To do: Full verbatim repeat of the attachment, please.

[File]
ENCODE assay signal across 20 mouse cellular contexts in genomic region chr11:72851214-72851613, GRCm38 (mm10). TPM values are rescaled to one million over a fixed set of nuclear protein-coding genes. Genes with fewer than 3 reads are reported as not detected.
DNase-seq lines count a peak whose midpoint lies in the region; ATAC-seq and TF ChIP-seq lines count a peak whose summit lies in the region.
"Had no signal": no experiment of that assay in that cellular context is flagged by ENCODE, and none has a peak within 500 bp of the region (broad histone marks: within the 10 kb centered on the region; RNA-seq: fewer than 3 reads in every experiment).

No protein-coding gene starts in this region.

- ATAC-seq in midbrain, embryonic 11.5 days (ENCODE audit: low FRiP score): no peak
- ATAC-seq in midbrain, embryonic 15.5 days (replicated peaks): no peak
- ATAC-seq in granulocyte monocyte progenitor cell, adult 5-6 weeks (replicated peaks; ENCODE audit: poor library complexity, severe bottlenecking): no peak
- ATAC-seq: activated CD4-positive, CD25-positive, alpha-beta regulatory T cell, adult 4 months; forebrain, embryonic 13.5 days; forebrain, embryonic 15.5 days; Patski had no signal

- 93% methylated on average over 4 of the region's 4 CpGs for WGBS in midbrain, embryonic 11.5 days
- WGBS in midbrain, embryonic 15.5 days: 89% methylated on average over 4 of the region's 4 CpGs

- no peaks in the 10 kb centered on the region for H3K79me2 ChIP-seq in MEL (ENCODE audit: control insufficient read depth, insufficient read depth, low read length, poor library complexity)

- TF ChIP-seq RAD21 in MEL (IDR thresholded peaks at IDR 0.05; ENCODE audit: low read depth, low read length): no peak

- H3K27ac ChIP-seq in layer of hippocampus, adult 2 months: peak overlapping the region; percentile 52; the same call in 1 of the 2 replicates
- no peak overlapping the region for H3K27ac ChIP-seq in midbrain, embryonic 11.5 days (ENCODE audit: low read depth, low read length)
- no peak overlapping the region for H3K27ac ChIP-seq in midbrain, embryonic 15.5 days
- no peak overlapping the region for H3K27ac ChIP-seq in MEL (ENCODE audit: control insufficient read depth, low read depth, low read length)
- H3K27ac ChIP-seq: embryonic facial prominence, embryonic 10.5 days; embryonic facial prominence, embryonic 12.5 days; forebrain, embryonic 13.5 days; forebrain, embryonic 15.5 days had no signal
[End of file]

ENCODE assay signal across 20 mouse cellular contexts in genomic region chr11:72851214-72851613, GRCm38 (mm10). TPM values are rescaled to one million over a fixed set of nuclear protein-coding genes. Genes with fewer than 3 reads are reported as not detected.
DNase-seq lines count a peak whose midpoint lies in the region; ATAC-seq and TF ChIP-seq lines count a peak whose summit lies in the region.
"Had no signal": no experiment of that assay in that cellular context is flagged by ENCODE, and none has a peak within 500 bp of the region (broad histone marks: within the 10 kb centered on the region; RNA-seq: fewer than 3 reads in every experiment).

No protein-coding gene starts in this region.

- ATAC-seq in midbrain, embryonic 11.5 days (ENCODE audit: low FRiP score): no peak
- ATAC-seq in midbrain, embryonic 15.5 days (replicated peaks): no peak
- ATAC-seq in granulocyte monocyte progenitor cell, adult 5-6 weeks (replicated peaks; ENCODE audit: poor library complexity, severe bottlenecking): no peak
- ATAC-seq: activated CD4-positive, CD25-positive, alpha-beta regulatory T cell, adult 4 months; forebrain, embryonic 13.5 days; forebrain, embryonic 15.5 days; Patski had no signal

- 93% methylated on average over 4 of the region's 4 CpGs for WGBS in midbrain, embryonic 11.5 days
- WGBS in midbrain, embryonic 15.5 days: 89% methylated on average over 4 of the region's 4 CpGs

- no peaks in the 10 kb centered on the region for H3K79me2 ChIP-seq in MEL (ENCODE audit: control insufficient read depth, insufficient read depth, low read length, poor library complexity)

- TF ChIP-seq RAD21 in MEL (IDR thresholded peaks at IDR 0.05; ENCODE audit: low read depth, low read length): no peak

- H3K27ac ChIP-seq in layer of hippocampus, adult 2 months: peak overlapping the region; percentile 52; the same call in 1 of the 2 replicates
- no peak overlapping the region for H3K27ac ChIP-seq in midbrain, embryonic 11.5 days (ENCODE audit: low read depth, low read length)
- no peak overlapping the region for H3K27ac ChIP-seq in midbrain, embryonic 15.5 days
- no peak overlapping the region for H3K27ac ChIP-seq in MEL (ENCODE audit: control insufficient read depth, low read depth, low read length)
- H3K27ac ChIP-seq: embryonic facial prominence, embryonic 10.5 days; embryonic facial prominence, embryonic 12.5 days; forebrain, embryonic 13.5 days; forebrain, embryonic 15.5 days had no signal